Wills that contain "in terrorem" clauses usually relate to beneficiaries named in the will, but it all depends on the language in the will and state laws and case law on this subject. What is clear is that a person need not provide for family members in a will, except that a surviving spouse must be provided for in accordance with state statutes. In most states, a surviving spouse can demand a statutory forced share of 33% or some other statutory percentage from the estate if they are not named in the will. You need to speak with an estates attorney about the specifics and have the will and the circumstances of the will reviewed and analyzed.
Hope this helps.
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Clauses that heavily persuade a beneficiary or other interested person from contesting a Will are fairly common throughout our various states. Different states approach them in different ways -- some being very strict while others interpret them much more liberally. What you've asked about, however, is a bit different than the usual "challenge and you lose everything" clause.
You're talking about a punitive measure, a debt that is created by the enforcement of what may very well be a valid legal right -- challenging the Will. No court in Texas would ever support such a provision that would have a challenging beneficiary actually owe a punitive amount if they bring forward what could be a colorable claim. Assessing costs and attorneys' fees is one thing, and our courts do that frequently. But a punishment like you're thinking of simply does not fit with the public policy of what I would assume are several states.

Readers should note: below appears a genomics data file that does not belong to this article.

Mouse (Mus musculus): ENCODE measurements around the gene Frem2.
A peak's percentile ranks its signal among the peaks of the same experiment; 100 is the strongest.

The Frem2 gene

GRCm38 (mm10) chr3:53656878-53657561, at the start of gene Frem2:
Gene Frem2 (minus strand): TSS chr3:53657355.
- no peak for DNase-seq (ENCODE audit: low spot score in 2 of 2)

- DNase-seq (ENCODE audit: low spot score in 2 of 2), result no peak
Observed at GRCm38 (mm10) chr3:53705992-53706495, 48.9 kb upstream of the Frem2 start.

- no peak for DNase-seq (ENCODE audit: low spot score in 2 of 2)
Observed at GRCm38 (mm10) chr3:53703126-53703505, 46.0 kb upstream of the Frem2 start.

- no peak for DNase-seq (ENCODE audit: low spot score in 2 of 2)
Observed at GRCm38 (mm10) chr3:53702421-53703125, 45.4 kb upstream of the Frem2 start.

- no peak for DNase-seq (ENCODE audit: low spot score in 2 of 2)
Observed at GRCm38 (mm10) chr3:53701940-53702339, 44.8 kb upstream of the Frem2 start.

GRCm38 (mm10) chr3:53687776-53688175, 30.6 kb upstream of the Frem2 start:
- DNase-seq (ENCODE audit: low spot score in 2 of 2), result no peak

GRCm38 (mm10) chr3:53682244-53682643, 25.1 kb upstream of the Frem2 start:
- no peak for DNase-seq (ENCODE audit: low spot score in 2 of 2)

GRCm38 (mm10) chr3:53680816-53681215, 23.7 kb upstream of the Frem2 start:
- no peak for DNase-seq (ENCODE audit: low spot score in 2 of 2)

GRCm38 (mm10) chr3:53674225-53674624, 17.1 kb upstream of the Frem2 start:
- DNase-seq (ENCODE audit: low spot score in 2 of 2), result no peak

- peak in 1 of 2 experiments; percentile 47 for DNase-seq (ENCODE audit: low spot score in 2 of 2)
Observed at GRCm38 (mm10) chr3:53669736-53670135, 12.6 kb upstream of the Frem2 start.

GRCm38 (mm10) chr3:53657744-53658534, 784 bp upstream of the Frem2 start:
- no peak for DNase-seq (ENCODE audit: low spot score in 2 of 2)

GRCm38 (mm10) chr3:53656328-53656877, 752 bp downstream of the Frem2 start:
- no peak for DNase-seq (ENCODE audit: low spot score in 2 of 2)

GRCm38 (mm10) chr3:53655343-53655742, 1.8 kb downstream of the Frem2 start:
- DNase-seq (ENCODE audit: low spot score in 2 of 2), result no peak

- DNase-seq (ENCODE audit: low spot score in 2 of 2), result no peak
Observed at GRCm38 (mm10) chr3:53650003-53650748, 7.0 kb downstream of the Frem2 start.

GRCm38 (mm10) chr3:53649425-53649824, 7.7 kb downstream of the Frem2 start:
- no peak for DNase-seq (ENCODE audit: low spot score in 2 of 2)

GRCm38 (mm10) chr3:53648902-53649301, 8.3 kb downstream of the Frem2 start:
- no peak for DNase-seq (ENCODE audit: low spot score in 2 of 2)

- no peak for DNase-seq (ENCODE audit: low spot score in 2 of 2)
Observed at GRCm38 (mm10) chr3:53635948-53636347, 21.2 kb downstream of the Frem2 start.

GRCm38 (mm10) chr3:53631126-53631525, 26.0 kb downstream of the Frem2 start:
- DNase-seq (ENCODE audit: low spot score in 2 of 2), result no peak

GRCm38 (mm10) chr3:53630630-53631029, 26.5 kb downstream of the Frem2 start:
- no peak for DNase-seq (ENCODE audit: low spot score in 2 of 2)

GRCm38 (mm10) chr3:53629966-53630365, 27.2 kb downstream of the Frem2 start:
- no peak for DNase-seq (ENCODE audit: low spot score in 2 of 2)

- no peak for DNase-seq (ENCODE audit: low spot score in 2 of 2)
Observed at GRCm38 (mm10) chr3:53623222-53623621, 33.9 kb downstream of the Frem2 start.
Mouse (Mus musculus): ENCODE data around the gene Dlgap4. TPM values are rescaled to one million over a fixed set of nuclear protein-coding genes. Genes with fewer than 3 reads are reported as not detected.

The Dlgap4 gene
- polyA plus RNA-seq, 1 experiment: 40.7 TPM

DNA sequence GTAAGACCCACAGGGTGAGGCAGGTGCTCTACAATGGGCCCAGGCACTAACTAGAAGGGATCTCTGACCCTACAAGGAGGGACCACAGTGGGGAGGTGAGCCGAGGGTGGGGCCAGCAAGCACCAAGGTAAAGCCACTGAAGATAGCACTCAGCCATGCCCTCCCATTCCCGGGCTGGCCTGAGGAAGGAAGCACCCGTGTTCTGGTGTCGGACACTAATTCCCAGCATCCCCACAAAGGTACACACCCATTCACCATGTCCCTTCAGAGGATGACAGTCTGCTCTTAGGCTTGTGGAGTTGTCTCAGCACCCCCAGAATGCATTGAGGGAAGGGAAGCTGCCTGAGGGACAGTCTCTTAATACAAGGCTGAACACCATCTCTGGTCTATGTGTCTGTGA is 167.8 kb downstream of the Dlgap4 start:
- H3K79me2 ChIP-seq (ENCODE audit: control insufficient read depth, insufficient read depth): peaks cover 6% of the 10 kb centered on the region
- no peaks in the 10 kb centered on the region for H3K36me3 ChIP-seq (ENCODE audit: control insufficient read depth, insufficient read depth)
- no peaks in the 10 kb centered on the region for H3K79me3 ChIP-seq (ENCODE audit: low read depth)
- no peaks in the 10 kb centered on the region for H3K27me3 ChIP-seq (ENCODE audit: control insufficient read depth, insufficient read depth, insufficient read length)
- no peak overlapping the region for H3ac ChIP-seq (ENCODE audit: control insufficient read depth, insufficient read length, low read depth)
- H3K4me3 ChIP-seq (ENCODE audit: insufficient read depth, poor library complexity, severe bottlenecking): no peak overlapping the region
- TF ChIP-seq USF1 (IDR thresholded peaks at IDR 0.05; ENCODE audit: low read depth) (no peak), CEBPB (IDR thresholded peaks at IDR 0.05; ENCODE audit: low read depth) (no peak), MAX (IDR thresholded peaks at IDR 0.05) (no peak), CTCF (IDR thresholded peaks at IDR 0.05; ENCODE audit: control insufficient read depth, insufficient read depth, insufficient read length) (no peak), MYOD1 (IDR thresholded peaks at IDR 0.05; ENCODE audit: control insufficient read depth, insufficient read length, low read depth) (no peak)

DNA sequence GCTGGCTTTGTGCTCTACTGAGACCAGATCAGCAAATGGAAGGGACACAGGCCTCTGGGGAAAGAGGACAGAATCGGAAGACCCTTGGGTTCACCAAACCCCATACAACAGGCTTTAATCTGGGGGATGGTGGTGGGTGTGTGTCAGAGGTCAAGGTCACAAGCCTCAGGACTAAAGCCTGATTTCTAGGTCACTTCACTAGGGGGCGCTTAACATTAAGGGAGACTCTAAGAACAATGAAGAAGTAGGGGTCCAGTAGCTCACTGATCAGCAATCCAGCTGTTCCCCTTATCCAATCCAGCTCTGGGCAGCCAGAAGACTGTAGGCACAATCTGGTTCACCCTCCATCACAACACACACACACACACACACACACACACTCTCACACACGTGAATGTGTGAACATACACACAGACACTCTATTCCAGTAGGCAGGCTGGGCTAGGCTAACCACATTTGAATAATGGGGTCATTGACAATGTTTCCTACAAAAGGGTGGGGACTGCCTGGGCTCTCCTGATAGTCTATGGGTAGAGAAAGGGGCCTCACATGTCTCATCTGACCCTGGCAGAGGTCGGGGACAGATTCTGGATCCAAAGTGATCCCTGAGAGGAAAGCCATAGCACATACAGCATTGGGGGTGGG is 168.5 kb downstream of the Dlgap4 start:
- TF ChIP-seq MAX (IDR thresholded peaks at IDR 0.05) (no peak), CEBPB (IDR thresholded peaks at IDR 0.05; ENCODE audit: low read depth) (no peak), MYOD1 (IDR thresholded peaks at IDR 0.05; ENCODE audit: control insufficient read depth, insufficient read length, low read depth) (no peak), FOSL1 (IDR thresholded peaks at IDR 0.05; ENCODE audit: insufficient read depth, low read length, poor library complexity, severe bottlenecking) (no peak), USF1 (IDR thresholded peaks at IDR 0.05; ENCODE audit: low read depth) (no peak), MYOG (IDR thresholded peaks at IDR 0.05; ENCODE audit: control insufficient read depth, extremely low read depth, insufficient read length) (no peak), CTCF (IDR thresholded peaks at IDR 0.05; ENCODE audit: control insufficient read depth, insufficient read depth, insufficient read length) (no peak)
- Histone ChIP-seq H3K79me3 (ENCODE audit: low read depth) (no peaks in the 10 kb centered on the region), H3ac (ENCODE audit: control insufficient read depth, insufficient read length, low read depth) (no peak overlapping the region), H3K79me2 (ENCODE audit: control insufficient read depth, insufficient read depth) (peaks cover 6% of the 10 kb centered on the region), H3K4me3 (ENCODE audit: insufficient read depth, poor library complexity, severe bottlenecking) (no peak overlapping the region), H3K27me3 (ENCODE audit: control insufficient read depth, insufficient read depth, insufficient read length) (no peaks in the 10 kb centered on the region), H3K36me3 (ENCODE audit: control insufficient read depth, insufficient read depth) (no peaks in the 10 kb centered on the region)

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Usually what one does as a means of discouraging challenges to the will is to insert what is known as an "in terrorem clause," which states that anyone who challenges the will will forfeit the inheritance that he or she is to receive pursuant to the will. That's why it makes sense for the will to be drafted in such a manner that each of these persons gets something under the will -- it certainly doesn't have to be a large bequest, but enough that the person would not wish to risk that bequest.
As you were advised, there is no requirement that family members be named in the will (with the exception that a surviving spouse who is left out or who receives only a minimal inheritance under the will can file a "right of election" by which he or she would receive up to one third of the value of the estate, depending on the actual dollar amounts involved).
When close family members are not included in the will, it usually makes sense for special attention to be paid in the drafting and, particularly, the execution of the will.
Good luck to you.
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If they are not named then there is no need to penalize them. If they are unsuccessful, the Will stands and they get nothing. If they are successful, then there is an issue with the validity of the Will anyway.